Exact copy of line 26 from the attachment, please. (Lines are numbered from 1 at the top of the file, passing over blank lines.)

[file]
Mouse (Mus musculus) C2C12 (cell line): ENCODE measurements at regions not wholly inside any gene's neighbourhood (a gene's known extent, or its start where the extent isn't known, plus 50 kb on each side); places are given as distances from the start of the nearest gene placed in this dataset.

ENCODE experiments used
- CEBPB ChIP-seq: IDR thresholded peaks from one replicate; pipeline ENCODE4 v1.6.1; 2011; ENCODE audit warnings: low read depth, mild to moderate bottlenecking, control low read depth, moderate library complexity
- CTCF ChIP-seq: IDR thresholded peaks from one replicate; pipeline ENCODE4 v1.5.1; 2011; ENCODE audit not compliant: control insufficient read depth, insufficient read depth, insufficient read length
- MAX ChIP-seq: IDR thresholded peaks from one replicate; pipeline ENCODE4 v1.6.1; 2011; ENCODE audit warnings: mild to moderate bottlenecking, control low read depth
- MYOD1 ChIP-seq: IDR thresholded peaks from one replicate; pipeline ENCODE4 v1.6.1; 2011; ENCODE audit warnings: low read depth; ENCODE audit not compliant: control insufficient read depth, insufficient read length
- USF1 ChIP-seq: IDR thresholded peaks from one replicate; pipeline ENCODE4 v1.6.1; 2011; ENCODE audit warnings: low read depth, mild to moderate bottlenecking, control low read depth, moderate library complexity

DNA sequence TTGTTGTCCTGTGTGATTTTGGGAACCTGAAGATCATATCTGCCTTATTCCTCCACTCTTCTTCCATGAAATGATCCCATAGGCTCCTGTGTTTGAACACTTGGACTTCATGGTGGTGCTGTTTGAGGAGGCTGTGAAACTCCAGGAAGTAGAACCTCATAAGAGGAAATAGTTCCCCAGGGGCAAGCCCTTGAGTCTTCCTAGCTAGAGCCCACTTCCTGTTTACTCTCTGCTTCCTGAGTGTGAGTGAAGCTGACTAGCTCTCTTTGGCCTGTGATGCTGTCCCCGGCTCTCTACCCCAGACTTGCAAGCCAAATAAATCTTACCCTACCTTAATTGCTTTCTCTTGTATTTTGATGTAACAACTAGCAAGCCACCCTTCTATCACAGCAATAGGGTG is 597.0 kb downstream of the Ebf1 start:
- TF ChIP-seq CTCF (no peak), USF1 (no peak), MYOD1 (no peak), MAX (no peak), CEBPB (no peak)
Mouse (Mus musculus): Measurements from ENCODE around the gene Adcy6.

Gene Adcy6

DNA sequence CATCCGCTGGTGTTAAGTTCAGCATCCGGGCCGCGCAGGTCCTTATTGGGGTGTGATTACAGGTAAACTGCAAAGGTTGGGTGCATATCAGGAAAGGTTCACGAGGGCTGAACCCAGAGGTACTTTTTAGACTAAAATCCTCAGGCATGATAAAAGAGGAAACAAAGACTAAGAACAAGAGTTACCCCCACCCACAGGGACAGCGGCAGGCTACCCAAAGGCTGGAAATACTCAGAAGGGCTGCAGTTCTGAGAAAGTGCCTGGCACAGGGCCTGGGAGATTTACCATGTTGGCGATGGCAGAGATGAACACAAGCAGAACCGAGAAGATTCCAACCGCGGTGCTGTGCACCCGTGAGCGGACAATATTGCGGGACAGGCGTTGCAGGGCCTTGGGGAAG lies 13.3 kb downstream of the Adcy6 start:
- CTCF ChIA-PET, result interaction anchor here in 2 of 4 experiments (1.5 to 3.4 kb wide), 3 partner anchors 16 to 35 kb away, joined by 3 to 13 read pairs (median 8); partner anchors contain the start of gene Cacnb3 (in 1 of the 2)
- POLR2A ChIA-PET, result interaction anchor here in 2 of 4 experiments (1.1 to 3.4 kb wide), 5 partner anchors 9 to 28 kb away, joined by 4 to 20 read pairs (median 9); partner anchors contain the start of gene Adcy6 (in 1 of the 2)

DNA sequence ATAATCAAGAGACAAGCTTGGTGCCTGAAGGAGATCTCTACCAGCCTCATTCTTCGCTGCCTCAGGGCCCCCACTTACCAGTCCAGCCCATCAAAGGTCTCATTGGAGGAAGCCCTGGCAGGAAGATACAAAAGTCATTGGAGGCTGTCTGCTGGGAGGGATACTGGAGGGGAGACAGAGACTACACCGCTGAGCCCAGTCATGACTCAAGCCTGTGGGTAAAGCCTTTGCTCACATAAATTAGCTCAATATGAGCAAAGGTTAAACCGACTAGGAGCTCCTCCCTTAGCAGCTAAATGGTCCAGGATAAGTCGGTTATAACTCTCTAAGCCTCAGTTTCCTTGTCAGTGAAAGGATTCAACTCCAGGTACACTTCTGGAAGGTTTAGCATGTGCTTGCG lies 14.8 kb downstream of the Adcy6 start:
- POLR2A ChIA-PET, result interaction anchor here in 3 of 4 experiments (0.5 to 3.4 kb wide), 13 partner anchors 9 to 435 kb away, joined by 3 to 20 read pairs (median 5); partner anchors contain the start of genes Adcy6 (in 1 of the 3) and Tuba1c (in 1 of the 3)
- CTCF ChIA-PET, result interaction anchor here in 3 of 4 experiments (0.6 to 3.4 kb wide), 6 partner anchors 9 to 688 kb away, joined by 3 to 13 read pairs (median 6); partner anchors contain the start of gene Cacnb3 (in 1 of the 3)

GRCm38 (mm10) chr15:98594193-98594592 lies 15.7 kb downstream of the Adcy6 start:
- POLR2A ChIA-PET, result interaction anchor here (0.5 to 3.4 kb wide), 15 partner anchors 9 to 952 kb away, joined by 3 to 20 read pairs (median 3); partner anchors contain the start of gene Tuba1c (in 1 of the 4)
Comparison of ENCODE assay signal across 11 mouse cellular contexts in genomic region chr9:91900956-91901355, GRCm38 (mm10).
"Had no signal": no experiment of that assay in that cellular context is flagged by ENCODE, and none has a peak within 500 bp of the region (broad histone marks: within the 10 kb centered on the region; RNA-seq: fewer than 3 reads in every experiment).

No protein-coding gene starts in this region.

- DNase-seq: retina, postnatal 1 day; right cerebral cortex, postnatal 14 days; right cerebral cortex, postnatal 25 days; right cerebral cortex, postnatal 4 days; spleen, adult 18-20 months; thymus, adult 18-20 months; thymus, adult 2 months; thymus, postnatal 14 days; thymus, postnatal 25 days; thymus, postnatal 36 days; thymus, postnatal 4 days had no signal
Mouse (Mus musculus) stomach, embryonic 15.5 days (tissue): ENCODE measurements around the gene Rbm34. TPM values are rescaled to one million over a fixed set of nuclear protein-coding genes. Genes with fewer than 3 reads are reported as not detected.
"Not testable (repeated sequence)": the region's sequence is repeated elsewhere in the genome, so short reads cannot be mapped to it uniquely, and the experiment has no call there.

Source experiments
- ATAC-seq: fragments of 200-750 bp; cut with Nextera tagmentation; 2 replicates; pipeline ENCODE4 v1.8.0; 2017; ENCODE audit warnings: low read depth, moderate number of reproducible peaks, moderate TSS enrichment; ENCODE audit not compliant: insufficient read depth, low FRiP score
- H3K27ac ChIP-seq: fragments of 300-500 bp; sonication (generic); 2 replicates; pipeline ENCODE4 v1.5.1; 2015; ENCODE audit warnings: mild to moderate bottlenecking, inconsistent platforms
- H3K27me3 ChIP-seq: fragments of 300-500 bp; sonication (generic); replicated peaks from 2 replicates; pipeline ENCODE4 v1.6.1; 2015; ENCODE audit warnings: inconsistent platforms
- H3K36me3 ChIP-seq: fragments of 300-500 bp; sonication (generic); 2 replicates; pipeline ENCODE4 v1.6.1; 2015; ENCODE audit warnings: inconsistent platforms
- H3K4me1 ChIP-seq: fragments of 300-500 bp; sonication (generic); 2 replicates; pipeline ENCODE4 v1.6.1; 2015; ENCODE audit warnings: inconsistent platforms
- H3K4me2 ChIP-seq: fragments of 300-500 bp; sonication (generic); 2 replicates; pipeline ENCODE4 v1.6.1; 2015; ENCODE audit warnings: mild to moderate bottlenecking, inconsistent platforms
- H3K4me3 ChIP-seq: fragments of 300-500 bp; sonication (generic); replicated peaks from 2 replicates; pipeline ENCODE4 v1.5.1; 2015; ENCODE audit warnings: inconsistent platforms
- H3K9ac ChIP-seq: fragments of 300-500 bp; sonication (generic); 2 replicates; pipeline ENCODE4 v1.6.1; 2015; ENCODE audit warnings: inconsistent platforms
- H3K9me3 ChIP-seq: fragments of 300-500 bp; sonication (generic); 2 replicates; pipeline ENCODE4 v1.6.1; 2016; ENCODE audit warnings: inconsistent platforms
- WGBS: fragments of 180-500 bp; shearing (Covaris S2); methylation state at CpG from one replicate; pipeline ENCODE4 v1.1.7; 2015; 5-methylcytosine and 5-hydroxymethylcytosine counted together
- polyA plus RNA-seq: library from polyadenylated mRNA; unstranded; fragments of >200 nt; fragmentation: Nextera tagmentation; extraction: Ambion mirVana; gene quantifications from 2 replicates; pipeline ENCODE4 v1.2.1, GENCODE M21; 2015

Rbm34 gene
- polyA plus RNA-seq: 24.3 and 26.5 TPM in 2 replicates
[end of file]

Source experiments